Let’s Eat! The Traditional Food of Québec

By / Food / March 1st, 2010 / 2

Steak, corn, potatoes… While digging in a traditional shepherd’s pie, have you ever noticed that these three ingredients recall the different cultures which forged the first eating habits in Québec?

I recently heard about this exhibit mounted at The Château Ramezay Museum in Montréal. The curator explores the varied influences on the cuisine of Quebec. For instance, corn can be attributed to the First Nations, and beef, to the French colonists, while potatoes remind us of the British presence. The exhibition is called Let’s Eat! and runs until September 2010.

Here are some of the surprising discoveries about eating habits of the past and how they have influenced our present day food-heritage that the exhibit creators are presenting.

Did you know that…

– The famous sugar shack meal comes straight out of British kitchens;
– In New France, Canadians could eat beaver meat during Lent… with the benediction of the Church;
– Wine was consumed for therapeutic purposes;
– In the 17th and 18th centuries, the settlers in Upper Canada had better diets than did the French in Lower Canada.

Let’s Eat! explores different facets of the culinary culture in Québec, from the arrival of the first colonists to the modern days. Not only will this exhibit reveal what was served in 17th-century plate-bowls or 19th-century china saucers, but it will also show food preservation methods, meal preparation, the impact of agricultural techniques on food, dining etiquette and customs, foodstuff importations, as well as the more recent contributions of newcomers to the Québécois culinary repertoire.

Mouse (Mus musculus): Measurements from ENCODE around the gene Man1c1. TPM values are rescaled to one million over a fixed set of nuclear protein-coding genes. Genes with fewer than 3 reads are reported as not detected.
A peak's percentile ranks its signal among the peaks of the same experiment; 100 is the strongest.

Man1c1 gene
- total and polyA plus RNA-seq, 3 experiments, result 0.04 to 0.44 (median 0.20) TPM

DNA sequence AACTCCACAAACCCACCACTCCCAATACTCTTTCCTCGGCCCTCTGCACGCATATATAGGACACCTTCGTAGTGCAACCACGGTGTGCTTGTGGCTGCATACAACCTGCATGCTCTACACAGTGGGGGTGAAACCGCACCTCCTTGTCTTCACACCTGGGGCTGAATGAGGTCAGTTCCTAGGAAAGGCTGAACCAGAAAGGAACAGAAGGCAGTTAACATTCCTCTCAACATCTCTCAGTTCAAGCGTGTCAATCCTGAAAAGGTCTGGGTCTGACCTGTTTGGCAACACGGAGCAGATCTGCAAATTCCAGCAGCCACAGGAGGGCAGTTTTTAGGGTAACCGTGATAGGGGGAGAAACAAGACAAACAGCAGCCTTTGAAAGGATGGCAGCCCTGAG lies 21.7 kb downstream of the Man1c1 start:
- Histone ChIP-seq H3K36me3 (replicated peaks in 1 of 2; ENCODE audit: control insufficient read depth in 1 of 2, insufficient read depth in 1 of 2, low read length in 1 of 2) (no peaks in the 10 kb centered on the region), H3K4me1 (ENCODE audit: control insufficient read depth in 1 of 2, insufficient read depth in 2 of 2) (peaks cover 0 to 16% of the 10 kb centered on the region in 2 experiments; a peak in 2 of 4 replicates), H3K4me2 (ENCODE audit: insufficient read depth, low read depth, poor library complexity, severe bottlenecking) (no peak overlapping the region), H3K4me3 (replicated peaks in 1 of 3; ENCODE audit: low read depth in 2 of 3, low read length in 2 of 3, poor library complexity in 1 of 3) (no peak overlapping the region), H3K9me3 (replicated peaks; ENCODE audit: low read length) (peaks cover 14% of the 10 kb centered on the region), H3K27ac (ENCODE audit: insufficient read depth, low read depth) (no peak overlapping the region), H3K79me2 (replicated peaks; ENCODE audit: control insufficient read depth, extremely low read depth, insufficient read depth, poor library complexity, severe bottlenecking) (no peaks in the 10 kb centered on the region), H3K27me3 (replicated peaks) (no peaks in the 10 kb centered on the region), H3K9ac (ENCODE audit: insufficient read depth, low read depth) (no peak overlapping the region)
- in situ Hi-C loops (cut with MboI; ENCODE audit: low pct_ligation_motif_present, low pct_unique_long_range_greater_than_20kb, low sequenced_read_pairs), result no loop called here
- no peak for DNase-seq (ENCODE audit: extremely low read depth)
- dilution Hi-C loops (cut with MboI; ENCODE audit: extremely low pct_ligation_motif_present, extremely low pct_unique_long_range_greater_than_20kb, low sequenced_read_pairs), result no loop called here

More than one hundred artefacts will show the evolution of consumption habits, from the cider press and the toothpick case, to the ginger beer bottle, the chocolate maker, and even Schwartz’s own smoked meat knife!

Let’s Eat! is a great opportunity to test your knowledge of so-called traditional meals and discover the cultural influences which have shaped our culinary repertoire through the centuries. If you happen to be in Montréal, check it out and let me know what you think of it.


Rosemary Mantini has always loved words. When she isn't working as the Associate Editor at Tidings Magazine, she's helping others achieve their writing dreams, and sometimes she even relaxes with a good book and a glass of wine.

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